Skip to content

The Longer the Supreme Court Takes, the Longer the State of Emergency, and the Longer Peuls Remain in the Government’s Crosshairs

November 18, 2010

By law, the Supreme Court has until Tuesday, November 23, to deliberate and announce final election results.  If the Supreme Court takes the full time, the state of emergency will be in effect for at least five more days.  We have witnessed in just three days at least ten people killed and more than 215 injured.  Given that the state of siege gives Guinean security forces carte blanche to ignore all elements of the law, the persecution of Peuls will be relentless and extremely deadly over the coming days.

Given that not one person in Guinea has been prosecuted for the massacre and rapes against Peuls in the stadium on September 28, 2009, and that those who perpetrated those atrocities are still around and in hot pursuit of Peuls all over the country now, the International Criminal Court and other organizations need to get busy. 

As for the media, please quit describing what’s happening in Guinea as “ethnic clashes.”  It makes it sound like Malinkes and Peuls are equally interested in killing each other.  In late October, Malinkes attacked Peuls at the request of the man who thinks he is the legitimate president of Guinea in his debased attempt to make electoral gains.  The violence now is perpetrated by the Guinean government in which the full strength of state repression is being used against Guinean citizens of one ethnic group — the Peuls.

 

Guinea State of Emergency Contingent on Certifying Election Results

Scott Stearns | Dakar18 November 2010

Guinea's army patrol in Ratoma, a suburb of Conakry, on 18 Nov 2010  after Guinea was placed under a state of emergency
Photo: AFP

Guinea’s army patrol in Ratoma, a suburb of Conakry, on 18 Nov 2010 after Guinea was placed under a state of emergency

Guinea is under a state of emergency until the supreme court certifies results of the presidential election.  The losing candidate in that vote wants the court to annul results from areas where his supporters were displaced by pre-election violence.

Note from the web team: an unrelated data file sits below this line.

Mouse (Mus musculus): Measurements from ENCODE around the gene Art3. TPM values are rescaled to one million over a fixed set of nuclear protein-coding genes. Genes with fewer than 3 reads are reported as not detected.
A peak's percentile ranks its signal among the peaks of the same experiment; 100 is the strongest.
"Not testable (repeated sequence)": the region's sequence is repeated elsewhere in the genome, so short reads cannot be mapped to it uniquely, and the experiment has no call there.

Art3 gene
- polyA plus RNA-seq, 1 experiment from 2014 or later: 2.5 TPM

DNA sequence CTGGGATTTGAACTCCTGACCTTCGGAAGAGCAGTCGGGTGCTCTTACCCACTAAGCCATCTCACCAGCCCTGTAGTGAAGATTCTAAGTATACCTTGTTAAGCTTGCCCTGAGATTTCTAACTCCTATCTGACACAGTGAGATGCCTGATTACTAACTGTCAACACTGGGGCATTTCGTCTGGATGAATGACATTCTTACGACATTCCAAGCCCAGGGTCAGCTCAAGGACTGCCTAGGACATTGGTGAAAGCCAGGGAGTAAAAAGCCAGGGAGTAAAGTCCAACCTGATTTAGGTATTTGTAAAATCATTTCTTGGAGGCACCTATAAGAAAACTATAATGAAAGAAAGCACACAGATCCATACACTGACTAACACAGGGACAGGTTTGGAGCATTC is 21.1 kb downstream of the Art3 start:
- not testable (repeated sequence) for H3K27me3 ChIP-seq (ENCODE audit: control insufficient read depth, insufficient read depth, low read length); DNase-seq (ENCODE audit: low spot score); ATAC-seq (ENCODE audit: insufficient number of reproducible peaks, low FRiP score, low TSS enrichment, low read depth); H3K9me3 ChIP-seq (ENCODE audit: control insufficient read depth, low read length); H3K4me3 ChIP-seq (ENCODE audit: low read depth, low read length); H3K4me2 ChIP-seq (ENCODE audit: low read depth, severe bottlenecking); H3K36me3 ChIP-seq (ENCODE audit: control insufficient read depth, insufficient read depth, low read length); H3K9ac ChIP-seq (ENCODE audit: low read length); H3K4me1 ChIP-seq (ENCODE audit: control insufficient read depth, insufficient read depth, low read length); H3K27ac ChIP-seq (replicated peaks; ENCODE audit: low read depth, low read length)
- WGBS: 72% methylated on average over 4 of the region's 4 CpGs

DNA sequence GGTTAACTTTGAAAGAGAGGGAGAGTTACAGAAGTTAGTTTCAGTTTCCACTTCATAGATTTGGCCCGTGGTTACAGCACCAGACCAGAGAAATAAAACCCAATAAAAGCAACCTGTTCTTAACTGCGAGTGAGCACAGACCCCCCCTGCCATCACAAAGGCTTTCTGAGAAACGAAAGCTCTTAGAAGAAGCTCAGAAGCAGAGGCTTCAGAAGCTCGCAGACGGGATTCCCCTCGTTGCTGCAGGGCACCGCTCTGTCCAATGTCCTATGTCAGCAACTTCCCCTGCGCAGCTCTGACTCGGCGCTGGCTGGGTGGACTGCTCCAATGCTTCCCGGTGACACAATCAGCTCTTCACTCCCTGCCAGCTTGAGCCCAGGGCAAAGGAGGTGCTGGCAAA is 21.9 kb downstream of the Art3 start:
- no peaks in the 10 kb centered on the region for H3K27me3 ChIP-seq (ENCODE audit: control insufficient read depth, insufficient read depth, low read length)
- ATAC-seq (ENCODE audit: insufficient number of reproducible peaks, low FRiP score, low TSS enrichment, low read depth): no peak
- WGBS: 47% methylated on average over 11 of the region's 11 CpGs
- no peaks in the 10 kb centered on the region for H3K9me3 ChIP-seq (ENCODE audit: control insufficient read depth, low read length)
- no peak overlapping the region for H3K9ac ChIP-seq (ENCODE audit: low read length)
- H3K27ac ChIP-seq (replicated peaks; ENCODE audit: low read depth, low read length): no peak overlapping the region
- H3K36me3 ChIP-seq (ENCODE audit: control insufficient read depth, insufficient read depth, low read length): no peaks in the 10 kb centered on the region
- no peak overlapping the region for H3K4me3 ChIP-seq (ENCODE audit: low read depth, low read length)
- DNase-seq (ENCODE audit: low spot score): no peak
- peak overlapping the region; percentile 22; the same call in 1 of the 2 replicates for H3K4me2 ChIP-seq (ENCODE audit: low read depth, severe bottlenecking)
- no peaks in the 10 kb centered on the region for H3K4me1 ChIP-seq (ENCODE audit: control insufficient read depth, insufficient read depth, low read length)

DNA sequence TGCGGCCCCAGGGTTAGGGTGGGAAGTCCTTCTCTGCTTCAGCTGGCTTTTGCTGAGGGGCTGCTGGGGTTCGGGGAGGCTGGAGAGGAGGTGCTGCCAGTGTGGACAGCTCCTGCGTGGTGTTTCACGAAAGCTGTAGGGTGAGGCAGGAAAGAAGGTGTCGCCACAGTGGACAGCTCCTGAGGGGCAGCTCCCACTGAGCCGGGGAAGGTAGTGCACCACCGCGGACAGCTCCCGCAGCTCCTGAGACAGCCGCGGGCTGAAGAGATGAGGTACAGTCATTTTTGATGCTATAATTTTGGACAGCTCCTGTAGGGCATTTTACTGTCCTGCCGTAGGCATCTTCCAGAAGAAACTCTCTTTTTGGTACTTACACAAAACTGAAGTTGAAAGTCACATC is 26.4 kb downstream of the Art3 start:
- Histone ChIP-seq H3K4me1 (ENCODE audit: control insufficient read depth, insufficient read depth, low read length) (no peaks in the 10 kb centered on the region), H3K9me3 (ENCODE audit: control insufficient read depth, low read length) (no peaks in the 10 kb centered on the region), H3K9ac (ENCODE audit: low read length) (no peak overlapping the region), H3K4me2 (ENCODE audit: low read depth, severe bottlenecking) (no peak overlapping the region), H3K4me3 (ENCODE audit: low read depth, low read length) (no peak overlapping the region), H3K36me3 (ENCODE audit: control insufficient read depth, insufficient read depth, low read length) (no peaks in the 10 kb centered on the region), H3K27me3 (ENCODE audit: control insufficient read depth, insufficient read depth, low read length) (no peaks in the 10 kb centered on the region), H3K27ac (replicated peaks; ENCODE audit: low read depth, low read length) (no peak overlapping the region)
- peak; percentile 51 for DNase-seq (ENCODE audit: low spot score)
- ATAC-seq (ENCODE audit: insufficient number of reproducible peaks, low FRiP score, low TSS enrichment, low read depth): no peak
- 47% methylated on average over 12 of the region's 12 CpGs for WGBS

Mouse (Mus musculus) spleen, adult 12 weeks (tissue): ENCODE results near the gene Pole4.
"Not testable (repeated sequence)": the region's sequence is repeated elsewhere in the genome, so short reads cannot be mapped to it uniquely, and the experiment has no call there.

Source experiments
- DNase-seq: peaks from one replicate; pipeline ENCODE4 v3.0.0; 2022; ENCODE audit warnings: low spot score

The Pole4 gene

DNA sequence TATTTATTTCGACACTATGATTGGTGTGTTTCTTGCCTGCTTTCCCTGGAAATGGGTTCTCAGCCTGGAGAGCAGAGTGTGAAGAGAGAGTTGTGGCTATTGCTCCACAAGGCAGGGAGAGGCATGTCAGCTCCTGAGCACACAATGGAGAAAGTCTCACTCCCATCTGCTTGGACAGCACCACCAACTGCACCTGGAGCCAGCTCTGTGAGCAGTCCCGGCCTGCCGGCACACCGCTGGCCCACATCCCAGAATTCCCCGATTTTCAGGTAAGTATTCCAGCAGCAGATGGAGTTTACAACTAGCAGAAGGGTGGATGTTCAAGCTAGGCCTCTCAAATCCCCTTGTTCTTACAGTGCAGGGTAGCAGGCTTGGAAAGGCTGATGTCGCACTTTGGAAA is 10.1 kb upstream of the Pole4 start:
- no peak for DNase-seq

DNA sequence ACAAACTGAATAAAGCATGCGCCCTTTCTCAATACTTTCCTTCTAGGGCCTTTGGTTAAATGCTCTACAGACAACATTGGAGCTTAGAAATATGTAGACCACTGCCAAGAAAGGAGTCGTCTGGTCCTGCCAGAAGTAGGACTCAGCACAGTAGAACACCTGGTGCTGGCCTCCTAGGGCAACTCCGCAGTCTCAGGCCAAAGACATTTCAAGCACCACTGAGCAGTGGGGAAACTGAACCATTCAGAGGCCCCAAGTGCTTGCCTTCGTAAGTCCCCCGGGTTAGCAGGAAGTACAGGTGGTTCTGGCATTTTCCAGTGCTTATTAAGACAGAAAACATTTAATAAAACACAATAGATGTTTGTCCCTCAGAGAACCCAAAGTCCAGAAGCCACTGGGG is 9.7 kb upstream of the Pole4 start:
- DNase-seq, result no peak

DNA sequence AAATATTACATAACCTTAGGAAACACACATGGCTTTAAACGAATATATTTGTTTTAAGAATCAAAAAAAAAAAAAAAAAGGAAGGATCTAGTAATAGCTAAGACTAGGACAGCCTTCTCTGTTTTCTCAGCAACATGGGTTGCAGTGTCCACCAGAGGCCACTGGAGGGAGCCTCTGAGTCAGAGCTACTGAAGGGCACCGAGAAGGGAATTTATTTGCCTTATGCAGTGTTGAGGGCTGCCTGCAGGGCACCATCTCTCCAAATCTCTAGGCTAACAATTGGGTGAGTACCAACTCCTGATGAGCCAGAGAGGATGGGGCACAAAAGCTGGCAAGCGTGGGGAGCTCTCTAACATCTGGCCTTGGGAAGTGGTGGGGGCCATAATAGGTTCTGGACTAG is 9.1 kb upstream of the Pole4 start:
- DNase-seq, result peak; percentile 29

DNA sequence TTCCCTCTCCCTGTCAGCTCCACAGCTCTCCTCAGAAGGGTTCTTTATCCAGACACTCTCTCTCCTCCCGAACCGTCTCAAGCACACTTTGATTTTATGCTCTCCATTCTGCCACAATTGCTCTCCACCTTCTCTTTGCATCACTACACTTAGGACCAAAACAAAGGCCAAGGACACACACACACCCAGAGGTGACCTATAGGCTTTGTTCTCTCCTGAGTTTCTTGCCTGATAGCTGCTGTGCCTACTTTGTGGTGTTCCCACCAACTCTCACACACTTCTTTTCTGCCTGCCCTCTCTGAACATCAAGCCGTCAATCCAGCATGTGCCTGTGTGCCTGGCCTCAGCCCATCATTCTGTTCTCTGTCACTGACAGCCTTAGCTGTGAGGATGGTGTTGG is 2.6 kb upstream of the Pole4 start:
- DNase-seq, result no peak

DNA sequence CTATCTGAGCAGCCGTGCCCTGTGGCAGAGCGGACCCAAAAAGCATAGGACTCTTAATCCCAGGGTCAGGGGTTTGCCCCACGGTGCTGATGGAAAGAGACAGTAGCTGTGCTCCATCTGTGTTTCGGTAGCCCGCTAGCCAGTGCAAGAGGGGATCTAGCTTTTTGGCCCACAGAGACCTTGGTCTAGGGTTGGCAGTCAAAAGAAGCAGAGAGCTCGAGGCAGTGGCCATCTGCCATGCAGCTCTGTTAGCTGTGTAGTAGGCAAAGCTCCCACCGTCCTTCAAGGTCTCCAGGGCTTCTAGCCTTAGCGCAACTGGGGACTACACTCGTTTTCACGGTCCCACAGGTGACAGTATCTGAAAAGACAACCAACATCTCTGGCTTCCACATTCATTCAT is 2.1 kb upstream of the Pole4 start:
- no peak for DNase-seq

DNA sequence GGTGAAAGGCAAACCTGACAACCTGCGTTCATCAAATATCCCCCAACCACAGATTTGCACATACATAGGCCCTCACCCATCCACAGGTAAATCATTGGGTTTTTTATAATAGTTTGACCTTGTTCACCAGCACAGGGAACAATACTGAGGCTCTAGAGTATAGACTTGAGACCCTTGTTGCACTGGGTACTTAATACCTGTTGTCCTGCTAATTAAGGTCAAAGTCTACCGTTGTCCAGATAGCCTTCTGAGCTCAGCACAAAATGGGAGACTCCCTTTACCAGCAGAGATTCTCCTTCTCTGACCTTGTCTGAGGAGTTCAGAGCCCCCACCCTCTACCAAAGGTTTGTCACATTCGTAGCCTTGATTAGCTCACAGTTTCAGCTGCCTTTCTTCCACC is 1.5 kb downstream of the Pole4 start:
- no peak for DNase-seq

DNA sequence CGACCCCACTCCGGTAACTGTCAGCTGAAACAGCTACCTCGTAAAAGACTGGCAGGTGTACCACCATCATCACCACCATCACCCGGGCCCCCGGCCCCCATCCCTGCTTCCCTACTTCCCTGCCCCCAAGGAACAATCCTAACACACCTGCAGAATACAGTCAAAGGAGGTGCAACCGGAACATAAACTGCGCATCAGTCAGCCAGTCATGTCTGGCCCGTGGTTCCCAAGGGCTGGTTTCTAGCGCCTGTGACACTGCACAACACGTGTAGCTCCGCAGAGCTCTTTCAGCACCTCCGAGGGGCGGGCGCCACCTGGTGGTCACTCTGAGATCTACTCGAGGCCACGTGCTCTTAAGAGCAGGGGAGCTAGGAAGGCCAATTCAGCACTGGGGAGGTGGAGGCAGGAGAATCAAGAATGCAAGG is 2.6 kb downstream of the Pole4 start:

Guinea’s electoral law gives the supreme court until next Tuesday to certify provisional results that show long-time opposition leader Alpha Conde defeating former prime minister Cellou Diallo.

Diallo says the high court should not certify those results before it annuls votes that he says are fraudulent. He says it is his constitutional right to contest the results, and will do so before the supreme court.

The state of emergency was declared after violence between Diallo supporters and security forces. Diallo says those forces are unfairly targeting his supporters and are helping civilian militia attack members of his ethnic group in much the same way that he says they did before the vote.

Diallo says what is going on now endangers the social peace and national unity that is the responsibility of military ruler General Sekouba Konate.

He says his alliance notified authorities about violence against its supporters in the districts of Siguiri and Kouroussa, before the vote, but so far there has been no investigation.  No one has been questioned about that violence, he says.  No one from Mr. Conde’s party, none of the local authorities.

Diallo’s petition before the supreme court says results from Siguiri and Kouroussa should be annulled because his supporters were not present to vote and his party could only post observers at a fraction of polling stations on election day because they were afraid.

Conde says the Diallo campaign was trying to annul results from Siguiri and Kouroussa even before people voted.

Conde says there were plenty of other irregularities on election day, both in upper Guinea and in the Fouta Djallon region where Diallo did well.  Before the pronouncement of provisional results, the Conde campaign challenged some of those returns as well.

If the supreme court were to throw out all of the results from Siguiri and Kouroussa as Diallo is requesting, he would end up with more total votes than Conde.

 

Comments are closed.